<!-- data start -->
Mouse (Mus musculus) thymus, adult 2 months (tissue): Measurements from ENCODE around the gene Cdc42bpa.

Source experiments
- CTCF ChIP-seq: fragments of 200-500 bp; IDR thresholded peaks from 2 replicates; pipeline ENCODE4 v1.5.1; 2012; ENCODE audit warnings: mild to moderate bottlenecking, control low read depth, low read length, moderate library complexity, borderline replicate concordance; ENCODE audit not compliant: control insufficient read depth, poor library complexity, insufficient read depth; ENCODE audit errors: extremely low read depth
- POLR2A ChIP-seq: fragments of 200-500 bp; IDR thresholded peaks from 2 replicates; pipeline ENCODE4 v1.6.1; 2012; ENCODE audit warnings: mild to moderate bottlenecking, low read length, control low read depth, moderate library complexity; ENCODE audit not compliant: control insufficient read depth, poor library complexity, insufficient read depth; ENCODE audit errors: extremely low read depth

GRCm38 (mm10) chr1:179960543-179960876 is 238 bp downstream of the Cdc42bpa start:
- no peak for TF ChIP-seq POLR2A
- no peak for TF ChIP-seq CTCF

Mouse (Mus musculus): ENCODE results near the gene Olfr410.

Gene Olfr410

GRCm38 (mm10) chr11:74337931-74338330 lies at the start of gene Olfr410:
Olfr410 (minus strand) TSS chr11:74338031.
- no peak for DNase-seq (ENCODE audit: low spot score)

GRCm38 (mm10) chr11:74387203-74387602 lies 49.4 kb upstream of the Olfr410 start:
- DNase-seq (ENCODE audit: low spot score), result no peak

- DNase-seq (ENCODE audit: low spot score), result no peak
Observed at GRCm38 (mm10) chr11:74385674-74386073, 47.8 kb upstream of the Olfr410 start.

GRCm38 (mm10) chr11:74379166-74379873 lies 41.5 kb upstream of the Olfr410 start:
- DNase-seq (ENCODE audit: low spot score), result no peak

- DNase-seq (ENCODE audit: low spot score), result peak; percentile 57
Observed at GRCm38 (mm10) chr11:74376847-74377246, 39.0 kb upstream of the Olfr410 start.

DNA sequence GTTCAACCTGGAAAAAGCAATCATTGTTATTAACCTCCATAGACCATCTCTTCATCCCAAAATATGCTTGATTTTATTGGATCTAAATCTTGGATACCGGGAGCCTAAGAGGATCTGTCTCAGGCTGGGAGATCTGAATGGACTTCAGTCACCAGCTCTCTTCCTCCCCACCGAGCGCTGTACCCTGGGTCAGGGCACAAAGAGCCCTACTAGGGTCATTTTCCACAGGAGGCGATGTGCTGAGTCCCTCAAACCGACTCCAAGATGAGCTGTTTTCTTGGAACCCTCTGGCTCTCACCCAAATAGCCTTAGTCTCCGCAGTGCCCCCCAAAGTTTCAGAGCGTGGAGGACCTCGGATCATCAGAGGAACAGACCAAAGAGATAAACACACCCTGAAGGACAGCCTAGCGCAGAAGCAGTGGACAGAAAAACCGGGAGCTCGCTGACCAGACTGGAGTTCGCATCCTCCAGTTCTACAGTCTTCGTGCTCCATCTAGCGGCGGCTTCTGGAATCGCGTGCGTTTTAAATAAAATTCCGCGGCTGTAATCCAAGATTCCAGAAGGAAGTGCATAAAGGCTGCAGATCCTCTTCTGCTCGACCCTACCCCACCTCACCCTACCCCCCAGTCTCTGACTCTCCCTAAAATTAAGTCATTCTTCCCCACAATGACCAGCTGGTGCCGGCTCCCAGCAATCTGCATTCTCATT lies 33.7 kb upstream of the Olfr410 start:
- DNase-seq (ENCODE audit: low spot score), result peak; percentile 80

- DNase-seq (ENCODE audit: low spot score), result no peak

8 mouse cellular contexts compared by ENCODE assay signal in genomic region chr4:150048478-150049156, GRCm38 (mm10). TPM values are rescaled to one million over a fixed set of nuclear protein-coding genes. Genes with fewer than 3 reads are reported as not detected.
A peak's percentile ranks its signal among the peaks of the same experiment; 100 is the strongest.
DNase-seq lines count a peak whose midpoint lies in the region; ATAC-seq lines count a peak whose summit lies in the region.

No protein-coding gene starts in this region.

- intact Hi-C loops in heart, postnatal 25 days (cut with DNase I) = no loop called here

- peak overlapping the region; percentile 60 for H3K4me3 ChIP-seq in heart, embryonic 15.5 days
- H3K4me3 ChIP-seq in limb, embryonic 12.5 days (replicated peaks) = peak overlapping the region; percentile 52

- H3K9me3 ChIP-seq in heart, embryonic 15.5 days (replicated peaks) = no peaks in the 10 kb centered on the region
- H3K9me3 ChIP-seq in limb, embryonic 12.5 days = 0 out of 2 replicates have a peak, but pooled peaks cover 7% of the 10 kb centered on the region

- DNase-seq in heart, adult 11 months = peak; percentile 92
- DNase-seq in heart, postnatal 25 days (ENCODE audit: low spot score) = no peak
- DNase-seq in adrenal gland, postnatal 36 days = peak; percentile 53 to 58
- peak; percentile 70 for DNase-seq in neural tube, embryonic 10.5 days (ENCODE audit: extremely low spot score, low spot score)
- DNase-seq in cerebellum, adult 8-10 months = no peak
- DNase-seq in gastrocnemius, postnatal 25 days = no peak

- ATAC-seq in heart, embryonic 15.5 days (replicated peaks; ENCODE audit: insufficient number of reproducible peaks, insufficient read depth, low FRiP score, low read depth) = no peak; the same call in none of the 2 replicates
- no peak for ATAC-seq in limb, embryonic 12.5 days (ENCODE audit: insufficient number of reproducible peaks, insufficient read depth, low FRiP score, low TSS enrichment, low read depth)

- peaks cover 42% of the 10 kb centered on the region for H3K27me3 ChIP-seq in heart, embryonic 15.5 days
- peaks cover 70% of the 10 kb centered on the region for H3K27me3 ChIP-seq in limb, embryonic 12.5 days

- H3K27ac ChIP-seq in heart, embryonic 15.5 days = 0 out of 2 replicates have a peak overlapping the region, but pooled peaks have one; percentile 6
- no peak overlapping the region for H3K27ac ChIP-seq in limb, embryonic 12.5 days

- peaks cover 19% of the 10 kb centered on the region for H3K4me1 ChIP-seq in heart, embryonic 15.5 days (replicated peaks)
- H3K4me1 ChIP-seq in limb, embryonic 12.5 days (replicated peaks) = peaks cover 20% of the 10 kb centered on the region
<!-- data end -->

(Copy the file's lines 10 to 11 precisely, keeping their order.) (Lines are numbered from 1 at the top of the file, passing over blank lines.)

GRCm38 (mm10) chr11:74337931-74338330 lies at the start of gene Olfr410:
Olfr410 (minus strand) TSS chr11:74338031.